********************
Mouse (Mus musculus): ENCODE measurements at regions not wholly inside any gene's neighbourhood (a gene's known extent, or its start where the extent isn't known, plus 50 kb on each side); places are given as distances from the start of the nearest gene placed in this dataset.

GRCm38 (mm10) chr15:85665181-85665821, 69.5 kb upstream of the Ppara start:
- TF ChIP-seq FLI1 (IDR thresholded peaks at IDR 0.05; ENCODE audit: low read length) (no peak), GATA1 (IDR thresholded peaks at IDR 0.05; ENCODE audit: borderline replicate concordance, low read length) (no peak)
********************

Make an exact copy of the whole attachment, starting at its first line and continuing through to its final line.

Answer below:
Mouse (Mus musculus): ENCODE measurements at regions not wholly inside any gene's neighbourhood (a gene's known extent, or its start where the extent isn't known, plus 50 kb on each side); places are given as distances from the start of the nearest gene placed in this dataset.

GRCm38 (mm10) chr15:85665181-85665821, 69.5 kb upstream of the Ppara start:
- TF ChIP-seq FLI1 (IDR thresholded peaks at IDR 0.05; ENCODE audit: low read length) (no peak), GATA1 (IDR thresholded peaks at IDR 0.05; ENCODE audit: borderline replicate concordance, low read length) (no peak)